Symptoms of a TBI can be mild, moderate or severe, depending on the extent of the damage to the brain. According to the National Institute of Neurological Disorders and Stroke (NINDS), some symptoms are evident immediately, while others do not surface until several days or weeks after the injury. A person with a mild TBI may remain conscious or may experience a loss of consciousness for a few seconds or minutes. The person may also feel dazed or not like himself for several days or weeks after the initial injury. Other symptoms of mild TBI include headache, confusion, lightheadedness, dizziness, blurred vision or tired eyes, ringing in the ears, bad taste in the mouth, fatigue or lethargy, a change in sleep patterns, behavioral or mood changes, and trouble with memory, concentration, attention or thinking.
NINDS says that a person with a moderate or severe TBI may show these same symptoms, but may also have a headache that gets worse or does not go away, repeated vomiting or nausea, convulsions or seizures, inability to awaken from sleep, dilation of one or both pupils of the eyes, slurred speech, weakness or numbness in the extremities, loss of coordination, and/or increased confusion, restlessness or agitation. Small children with moderate to severe TBI may show some of these signs as well as signs specific to young children, such as persistent crying, inability to be consoled, and/or refusal to nurse or eat. NINDS says anyone with signs of moderate or severe TBI should receive medical attention as soon as possible.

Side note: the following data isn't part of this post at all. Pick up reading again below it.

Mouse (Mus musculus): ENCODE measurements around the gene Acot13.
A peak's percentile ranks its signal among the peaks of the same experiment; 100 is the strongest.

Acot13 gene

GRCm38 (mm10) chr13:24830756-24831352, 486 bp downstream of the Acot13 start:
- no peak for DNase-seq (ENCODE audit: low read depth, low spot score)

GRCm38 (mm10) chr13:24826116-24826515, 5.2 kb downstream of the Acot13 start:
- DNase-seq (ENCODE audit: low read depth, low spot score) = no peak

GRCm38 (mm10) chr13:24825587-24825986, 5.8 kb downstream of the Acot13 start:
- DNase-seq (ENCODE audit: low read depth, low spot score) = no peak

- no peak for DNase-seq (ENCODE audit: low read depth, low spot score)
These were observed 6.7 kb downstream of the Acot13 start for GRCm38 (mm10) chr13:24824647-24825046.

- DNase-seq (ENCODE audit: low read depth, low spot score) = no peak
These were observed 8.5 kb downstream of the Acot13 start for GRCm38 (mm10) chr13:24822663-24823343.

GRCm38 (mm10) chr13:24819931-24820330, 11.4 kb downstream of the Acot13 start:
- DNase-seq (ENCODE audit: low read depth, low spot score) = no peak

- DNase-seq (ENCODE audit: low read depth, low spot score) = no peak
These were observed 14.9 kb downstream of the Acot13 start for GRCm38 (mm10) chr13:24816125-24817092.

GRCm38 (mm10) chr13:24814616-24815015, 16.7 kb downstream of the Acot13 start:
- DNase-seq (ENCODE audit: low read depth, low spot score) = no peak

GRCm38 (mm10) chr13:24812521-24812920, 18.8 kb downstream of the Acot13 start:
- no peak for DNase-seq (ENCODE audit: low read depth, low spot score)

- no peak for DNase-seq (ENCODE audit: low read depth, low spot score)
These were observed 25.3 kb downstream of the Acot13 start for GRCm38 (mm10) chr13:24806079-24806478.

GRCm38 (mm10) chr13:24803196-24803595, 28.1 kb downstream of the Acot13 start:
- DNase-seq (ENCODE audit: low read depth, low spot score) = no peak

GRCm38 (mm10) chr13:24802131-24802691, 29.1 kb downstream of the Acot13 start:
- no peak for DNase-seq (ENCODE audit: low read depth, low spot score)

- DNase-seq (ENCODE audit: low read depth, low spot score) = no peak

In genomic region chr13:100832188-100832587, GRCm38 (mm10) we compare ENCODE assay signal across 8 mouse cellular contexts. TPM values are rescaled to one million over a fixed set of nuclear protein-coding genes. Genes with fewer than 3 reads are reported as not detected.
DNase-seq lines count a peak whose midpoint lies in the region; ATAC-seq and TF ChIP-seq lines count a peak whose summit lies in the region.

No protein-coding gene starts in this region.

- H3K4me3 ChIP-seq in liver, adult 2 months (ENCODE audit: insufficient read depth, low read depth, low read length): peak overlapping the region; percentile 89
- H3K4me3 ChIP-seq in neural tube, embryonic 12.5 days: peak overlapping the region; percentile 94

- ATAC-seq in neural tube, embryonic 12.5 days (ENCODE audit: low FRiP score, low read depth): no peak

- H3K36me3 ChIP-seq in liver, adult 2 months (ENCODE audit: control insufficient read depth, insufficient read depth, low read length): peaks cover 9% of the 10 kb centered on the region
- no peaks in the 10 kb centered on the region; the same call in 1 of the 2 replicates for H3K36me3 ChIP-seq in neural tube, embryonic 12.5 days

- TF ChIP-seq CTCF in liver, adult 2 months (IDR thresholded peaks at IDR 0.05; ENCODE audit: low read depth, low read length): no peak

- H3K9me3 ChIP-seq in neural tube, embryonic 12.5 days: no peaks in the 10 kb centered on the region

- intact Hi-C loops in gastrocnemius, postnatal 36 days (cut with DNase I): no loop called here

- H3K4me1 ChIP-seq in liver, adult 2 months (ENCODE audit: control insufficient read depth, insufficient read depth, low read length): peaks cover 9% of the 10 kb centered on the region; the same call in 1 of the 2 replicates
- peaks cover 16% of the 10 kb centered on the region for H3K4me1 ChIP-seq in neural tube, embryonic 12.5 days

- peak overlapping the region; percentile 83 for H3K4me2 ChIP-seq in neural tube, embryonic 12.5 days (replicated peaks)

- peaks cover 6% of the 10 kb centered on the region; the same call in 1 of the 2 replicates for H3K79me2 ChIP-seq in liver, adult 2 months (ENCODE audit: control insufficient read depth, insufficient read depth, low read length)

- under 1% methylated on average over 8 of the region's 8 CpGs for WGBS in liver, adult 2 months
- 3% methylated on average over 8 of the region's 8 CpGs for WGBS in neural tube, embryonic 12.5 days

CDC says males are at twice the risk of TBI as females, with three main causes of brain injury in the United States:
Deaths from traffic accidents are steadily going down. CDC says this is the result of better and earlier medical intervention, but unfortunately, the decrease is being offset by a steady rise in the number of deaths by firearms.
TBI results in a number of consequences, both short- and long-term. A concussion suffered by a quarterback can leave him unable to remember where he is and unable to focus. It also leaves him more susceptible to another injury. The damage to the brain from injuries can be cumulative. The Brain Injury Association says that after one injury the risk of a second injury is three time greater; after the second injury, the risk of a third is eight times greater.
Long-term problems fall into several areas according to the CDC:
TBI can also result in epilepsy. (Read about "Epilepsy") NINDS says some studies indicate a link between TBI and other conditions including Alzheimer's disease, Parkinson's disease and dementia. (Read about "Alzheimer's Disease" "Parkinson's Disease" "Dementia") Some people who suffer severe injuries end up in a coma that can last for significant periods of time.